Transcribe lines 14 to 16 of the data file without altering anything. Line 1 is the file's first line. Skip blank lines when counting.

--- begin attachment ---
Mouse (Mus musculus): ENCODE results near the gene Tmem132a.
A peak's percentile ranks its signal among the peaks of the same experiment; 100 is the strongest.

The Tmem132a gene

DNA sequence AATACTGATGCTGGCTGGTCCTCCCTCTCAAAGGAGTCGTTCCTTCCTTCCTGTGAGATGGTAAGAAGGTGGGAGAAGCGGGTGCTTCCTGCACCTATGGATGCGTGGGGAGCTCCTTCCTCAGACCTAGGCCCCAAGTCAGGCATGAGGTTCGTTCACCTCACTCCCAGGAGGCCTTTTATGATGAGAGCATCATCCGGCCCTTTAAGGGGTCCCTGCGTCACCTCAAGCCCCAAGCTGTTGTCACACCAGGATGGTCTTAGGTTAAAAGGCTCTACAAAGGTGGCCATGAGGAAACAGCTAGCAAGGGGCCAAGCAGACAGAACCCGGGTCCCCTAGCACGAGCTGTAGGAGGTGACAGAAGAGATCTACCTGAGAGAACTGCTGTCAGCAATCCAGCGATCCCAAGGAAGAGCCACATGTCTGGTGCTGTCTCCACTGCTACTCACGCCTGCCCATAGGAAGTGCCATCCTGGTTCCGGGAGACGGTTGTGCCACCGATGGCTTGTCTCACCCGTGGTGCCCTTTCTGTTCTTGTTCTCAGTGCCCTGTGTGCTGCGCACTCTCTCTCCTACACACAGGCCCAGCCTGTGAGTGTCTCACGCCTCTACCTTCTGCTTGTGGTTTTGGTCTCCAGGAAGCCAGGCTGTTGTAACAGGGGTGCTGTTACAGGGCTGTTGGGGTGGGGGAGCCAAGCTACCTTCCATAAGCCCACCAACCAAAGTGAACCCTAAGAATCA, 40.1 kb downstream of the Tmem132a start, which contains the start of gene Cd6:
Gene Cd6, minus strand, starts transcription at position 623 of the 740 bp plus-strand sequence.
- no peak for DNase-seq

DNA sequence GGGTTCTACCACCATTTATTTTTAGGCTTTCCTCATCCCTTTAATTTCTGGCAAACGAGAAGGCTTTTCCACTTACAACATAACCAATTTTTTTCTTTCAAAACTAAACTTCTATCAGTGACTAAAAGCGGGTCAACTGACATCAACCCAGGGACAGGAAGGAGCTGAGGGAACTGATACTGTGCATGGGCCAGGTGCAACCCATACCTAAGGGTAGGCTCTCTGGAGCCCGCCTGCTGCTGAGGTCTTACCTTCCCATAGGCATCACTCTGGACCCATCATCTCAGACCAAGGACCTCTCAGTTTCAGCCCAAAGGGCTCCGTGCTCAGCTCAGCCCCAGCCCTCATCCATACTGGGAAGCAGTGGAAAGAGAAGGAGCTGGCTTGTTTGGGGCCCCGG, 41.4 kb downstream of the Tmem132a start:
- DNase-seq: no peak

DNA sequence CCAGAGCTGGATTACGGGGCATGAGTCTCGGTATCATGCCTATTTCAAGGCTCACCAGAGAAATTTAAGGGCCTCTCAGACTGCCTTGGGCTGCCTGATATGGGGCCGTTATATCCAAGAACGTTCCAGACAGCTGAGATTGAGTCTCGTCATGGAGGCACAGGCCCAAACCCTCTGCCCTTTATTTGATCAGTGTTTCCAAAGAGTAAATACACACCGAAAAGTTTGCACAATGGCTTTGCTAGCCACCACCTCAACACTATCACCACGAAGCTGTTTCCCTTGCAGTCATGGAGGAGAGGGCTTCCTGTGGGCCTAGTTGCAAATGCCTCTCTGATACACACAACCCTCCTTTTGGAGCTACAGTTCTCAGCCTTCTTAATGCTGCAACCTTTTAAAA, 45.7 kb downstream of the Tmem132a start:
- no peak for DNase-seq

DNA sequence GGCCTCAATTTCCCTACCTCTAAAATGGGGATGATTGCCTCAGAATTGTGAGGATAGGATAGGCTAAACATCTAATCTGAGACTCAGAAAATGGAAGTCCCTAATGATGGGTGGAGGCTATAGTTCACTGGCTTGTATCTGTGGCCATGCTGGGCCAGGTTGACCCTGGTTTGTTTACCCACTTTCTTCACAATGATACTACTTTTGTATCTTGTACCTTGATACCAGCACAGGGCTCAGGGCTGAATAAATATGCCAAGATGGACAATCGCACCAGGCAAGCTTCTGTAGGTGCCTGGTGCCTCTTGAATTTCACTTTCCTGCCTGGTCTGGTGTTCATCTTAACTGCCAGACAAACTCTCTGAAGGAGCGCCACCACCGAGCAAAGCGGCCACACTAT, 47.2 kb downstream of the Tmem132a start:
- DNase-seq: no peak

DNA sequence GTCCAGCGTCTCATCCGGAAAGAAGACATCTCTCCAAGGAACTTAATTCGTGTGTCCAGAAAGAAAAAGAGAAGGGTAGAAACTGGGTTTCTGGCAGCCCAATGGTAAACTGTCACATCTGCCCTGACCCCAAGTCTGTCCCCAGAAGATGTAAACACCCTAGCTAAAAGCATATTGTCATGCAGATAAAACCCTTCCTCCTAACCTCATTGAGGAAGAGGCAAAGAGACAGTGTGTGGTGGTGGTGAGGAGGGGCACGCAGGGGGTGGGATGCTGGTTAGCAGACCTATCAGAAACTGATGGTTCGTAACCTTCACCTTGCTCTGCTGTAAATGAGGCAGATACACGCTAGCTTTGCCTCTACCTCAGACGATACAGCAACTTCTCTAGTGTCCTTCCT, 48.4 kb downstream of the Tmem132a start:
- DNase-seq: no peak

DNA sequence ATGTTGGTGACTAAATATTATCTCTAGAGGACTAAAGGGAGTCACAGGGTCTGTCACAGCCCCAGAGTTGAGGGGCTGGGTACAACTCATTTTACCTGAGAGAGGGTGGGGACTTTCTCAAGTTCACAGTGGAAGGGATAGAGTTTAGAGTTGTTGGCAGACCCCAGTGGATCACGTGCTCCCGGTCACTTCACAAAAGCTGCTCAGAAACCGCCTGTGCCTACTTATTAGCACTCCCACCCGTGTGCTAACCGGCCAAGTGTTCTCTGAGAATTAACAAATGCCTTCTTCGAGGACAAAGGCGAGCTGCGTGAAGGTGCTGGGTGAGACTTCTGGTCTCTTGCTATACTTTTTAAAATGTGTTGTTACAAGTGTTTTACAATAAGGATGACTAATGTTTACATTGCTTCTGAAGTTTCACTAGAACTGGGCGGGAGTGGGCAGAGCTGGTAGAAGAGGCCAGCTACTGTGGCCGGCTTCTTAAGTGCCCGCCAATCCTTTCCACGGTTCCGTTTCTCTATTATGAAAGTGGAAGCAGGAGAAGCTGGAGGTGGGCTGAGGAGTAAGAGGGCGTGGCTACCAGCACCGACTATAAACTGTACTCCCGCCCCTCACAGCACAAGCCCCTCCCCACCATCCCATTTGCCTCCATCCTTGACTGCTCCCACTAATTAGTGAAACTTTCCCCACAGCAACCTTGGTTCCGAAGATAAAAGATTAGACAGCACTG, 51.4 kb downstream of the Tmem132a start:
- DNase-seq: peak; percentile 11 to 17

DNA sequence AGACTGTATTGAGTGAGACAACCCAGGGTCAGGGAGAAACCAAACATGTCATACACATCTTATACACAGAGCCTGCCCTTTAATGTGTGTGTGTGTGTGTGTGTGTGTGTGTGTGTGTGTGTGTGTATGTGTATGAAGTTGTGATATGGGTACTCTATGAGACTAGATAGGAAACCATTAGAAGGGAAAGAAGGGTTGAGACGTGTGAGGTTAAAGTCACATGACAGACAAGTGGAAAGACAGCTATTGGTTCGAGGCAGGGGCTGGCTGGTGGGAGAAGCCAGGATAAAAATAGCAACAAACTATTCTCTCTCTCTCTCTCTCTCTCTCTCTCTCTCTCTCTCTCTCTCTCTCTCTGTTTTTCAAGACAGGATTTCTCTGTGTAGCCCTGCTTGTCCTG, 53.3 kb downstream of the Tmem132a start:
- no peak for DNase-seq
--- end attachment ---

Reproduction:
- DNase-seq: no peak

DNA sequence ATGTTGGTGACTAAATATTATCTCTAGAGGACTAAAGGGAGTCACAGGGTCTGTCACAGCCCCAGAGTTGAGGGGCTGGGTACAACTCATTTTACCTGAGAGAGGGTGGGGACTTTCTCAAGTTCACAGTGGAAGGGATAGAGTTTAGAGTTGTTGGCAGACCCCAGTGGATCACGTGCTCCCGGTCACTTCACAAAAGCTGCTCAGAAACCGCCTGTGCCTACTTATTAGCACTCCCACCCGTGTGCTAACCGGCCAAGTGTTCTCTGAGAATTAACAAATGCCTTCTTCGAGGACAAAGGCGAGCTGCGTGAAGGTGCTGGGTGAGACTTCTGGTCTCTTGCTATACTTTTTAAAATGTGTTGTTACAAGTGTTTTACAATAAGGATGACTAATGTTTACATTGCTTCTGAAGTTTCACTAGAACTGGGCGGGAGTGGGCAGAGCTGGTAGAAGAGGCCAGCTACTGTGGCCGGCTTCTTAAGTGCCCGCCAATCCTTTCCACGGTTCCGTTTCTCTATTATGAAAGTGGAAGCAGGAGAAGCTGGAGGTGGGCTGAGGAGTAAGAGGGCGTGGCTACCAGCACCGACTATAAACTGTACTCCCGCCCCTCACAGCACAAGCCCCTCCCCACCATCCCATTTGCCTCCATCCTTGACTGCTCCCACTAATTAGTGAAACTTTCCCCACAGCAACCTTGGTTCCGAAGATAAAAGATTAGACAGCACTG, 51.4 kb downstream of the Tmem132a start:
- DNase-seq: peak; percentile 11 to 17